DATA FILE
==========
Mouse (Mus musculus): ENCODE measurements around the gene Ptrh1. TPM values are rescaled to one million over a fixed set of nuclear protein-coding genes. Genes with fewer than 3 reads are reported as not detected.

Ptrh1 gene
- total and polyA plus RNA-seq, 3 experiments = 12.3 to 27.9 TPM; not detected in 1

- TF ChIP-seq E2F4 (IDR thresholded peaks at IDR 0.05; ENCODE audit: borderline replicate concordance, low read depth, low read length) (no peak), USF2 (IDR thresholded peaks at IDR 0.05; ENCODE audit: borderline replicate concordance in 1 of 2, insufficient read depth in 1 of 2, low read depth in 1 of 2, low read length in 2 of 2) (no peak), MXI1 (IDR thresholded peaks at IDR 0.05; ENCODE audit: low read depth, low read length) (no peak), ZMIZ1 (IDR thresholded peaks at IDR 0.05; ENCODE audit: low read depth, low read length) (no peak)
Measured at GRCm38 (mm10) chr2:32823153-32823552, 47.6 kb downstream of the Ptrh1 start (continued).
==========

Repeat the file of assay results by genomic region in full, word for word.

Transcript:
Mouse (Mus musculus): ENCODE measurements around the gene Ptrh1. TPM values are rescaled to one million over a fixed set of nuclear protein-coding genes. Genes with fewer than 3 reads are reported as not detected.

Ptrh1 gene
- total and polyA plus RNA-seq, 3 experiments = 12.3 to 27.9 TPM; not detected in 1

- TF ChIP-seq E2F4 (IDR thresholded peaks at IDR 0.05; ENCODE audit: borderline replicate concordance, low read depth, low read length) (no peak), USF2 (IDR thresholded peaks at IDR 0.05; ENCODE audit: borderline replicate concordance in 1 of 2, insufficient read depth in 1 of 2, low read depth in 1 of 2, low read length in 2 of 2) (no peak), MXI1 (IDR thresholded peaks at IDR 0.05; ENCODE audit: low read depth, low read length) (no peak), ZMIZ1 (IDR thresholded peaks at IDR 0.05; ENCODE audit: low read depth, low read length) (no peak)
Measured at GRCm38 (mm10) chr2:32823153-32823552, 47.6 kb downstream of the Ptrh1 start (continued).